In a custodial statement, defendant essentially corroborated Ruiz's version of events as to the extended drinking and playing with the weapon. Defendant stated he "took out the magazine, cleared the weapon, and everybody started playing around with the gun, squeezing it. The gun was clear. . . . We continued drinking. . . . And I still thought the weapon was clear. But I had it in my hand. I thought it was pointed above his head. I thought it was pointed above his head. . . . I thought I was pointing it away from his head at a safe distance. I wasn't intentionally knowing that the gun was loaded. Somebody . . . must have loaded it. . . . I squeezed the trigger, not knowing the gun was loaded, and shot him in the head. . . . It was an accident. We were just trying to show [the victim] a good time, 'cause he was crippled, you know."
After Ruiz testified, Detective Quarterman testified about a custodial statement made by Ruiz. In this statement, Ruiz made no mention of unloading the weapon himself. Rather, he told Detective Quarterman the victim "was acting very immature. At this time, Sgt. Casillas had ejected all the rounds in the weapon, and they fell on the floor. . . . At this time, the gun was then . . . again put in his mouth. Both of them did it. It was empty. Sgt. Casillas had pulled the trigger while the gun was in his mouth. During this time, there was an argument on fraternization between privates and NCO's. . . . At this time, sergeant was putting the rounds back in the clip. . . . Sgt. Casillas had put the weapon in front of [the victim's] face, and it was loaded at this time and off safe, because I remember hearing it go off safe, and [the victim] lunged for the weapon, and they kind of struggled with it. One of the rounds went into [the victim's] forehead. Sgt. Casillas had control of the weapon and [the victim] lunged for it, and the round went off in his forehead."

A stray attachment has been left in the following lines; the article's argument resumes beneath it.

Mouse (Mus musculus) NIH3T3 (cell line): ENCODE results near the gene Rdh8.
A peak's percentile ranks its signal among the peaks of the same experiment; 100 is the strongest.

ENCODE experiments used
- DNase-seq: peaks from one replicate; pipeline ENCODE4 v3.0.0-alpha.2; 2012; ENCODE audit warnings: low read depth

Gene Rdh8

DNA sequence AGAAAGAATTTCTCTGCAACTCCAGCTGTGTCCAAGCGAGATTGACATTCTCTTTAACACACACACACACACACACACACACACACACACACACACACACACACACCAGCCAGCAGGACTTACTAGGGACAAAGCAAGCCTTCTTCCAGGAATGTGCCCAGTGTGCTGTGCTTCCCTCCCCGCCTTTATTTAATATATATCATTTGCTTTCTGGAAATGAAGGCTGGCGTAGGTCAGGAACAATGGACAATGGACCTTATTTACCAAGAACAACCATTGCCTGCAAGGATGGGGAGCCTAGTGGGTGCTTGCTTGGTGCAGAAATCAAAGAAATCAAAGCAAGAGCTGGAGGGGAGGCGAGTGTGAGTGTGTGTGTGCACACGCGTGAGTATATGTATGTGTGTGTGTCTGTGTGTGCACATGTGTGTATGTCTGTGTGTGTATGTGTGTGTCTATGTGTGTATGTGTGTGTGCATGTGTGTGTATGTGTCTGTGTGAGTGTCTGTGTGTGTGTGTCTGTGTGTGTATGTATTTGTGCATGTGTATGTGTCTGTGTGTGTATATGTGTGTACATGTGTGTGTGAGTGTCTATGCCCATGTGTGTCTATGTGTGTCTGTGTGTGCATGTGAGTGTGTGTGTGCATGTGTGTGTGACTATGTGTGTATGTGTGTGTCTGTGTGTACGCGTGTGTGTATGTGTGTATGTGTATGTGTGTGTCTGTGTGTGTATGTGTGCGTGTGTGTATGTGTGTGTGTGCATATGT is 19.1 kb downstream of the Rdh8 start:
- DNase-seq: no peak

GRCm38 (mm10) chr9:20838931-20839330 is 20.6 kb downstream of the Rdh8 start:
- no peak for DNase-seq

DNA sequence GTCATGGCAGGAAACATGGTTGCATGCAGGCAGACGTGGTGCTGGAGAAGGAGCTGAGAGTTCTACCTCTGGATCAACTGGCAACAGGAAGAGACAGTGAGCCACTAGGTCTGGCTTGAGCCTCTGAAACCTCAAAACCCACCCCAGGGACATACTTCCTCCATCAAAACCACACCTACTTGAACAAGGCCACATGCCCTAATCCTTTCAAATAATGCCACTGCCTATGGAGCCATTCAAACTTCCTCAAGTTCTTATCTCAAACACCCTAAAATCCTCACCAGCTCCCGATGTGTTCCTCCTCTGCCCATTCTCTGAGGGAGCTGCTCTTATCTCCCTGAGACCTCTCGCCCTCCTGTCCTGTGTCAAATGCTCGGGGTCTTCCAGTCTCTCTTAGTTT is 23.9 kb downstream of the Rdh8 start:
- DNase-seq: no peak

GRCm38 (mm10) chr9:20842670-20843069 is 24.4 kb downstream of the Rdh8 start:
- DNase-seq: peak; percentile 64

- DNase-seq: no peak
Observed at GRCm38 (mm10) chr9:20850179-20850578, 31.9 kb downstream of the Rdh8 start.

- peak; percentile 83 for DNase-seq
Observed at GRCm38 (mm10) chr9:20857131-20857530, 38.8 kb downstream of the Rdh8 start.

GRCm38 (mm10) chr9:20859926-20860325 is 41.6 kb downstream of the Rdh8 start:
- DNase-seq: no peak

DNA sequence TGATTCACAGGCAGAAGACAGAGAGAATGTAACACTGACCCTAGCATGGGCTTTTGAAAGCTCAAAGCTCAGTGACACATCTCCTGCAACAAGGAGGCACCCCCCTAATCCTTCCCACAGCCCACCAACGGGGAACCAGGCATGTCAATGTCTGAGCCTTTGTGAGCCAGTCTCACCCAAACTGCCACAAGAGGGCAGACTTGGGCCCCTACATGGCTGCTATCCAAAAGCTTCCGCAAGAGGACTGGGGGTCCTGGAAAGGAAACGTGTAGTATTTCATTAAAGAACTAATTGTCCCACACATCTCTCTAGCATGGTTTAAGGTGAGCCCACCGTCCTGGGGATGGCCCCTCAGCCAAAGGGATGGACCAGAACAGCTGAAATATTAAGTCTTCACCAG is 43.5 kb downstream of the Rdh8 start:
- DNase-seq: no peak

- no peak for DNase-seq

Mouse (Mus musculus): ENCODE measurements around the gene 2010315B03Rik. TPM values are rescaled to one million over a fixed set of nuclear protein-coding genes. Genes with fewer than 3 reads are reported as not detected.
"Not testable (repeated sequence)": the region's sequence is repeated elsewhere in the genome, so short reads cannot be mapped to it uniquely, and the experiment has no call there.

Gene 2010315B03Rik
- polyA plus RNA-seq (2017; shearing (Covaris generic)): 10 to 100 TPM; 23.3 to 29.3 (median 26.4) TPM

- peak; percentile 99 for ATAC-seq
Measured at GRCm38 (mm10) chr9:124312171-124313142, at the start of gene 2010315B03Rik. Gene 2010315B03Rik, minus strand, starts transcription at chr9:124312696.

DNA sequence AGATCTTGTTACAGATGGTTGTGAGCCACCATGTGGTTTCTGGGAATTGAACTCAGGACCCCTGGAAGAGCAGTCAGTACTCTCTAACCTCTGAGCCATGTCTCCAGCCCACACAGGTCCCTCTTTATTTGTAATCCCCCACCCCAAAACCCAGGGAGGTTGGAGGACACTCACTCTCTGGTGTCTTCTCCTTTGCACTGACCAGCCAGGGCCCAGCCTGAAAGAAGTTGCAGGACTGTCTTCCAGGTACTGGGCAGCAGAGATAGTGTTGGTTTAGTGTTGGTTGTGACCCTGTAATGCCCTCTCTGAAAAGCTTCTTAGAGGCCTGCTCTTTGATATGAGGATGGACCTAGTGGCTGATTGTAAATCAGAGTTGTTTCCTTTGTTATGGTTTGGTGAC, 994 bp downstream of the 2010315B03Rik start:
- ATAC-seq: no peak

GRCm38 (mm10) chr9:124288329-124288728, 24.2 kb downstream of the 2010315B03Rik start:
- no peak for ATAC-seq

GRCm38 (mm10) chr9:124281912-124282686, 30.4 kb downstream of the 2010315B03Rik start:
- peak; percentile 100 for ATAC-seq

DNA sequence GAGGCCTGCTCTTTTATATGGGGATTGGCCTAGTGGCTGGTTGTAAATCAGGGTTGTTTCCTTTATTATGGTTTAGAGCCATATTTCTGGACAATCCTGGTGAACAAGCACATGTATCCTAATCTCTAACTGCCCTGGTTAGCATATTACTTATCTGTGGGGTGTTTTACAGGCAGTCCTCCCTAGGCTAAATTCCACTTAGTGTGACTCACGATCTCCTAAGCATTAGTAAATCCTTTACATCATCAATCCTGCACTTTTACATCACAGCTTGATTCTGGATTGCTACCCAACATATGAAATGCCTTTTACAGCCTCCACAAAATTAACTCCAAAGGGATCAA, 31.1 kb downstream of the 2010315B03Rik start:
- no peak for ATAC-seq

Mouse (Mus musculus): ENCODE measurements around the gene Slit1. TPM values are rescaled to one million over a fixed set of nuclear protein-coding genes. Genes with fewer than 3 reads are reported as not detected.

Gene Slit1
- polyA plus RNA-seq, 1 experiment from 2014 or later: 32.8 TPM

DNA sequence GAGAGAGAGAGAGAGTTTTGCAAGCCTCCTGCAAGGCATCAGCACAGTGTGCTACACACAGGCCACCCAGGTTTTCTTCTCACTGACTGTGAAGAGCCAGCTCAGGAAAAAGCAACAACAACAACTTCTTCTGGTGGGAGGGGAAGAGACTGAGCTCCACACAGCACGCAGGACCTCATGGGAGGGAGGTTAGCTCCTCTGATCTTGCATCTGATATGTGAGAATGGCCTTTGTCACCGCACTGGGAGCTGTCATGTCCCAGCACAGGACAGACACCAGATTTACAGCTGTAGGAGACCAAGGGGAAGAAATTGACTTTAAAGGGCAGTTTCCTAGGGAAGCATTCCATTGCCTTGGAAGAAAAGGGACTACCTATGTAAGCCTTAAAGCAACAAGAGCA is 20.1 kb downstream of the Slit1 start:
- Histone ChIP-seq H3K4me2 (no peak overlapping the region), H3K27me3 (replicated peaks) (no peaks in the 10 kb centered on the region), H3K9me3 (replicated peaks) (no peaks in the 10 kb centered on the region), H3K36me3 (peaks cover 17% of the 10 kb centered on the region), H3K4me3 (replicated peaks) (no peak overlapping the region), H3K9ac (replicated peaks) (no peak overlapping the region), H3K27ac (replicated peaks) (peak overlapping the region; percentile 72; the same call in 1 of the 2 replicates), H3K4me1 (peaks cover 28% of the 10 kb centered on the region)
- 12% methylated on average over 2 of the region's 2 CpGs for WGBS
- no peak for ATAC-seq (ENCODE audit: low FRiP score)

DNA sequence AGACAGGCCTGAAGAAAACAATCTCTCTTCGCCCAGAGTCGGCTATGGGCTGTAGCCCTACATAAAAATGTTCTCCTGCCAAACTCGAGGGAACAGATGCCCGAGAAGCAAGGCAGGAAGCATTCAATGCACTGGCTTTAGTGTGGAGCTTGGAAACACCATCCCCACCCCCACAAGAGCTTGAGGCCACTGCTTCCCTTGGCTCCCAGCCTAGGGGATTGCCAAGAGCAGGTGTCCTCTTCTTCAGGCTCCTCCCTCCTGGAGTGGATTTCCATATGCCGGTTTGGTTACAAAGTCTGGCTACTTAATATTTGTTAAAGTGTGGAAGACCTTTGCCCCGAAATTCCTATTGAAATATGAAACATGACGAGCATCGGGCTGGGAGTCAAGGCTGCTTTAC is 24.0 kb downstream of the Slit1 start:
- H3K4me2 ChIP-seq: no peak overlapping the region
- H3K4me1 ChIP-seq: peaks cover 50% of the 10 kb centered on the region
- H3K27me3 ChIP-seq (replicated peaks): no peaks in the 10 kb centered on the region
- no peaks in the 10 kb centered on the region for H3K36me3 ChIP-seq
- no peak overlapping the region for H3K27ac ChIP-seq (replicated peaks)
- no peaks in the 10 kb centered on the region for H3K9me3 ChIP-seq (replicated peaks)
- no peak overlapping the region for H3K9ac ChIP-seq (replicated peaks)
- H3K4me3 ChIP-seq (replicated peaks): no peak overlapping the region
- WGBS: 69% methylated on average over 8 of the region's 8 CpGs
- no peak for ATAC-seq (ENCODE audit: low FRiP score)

Casillas took the stand and testified that, just before the fatal shot, he had put the clip back into the weapon. However, he testified that the gun would not fire unless there was a round in the chamber, and that he was positive there was no round in the chamber unless Ruiz had loaded one. Casillas testified that the victim "was reaching for [the weapon] . . . I believe he put his hand on the weapon, try to pull it, tried to get it out of my hand to look -- to -- to grab it. And the gun went off. It just happened so quick." He testified that when the gun discharged, he cursed and asked Ruiz who had loaded the gun. Defendant denied he had been negligent when handling the gun himself because he believed it was unloaded.
The jury acquitted defendant of charges of murder (Count 1), felony murder (Count 2), and involuntary manslaughter during the commission of the unlawful act of pointing a pistol at another (Count 3) but found him guilty of involuntary manslaughter during the commission of the unlawful act of reckless conduct (Count 4) and possession of a firearm during the commission of a crime (Count 5). Defendant's motion for new trial was denied, and this appeal followed.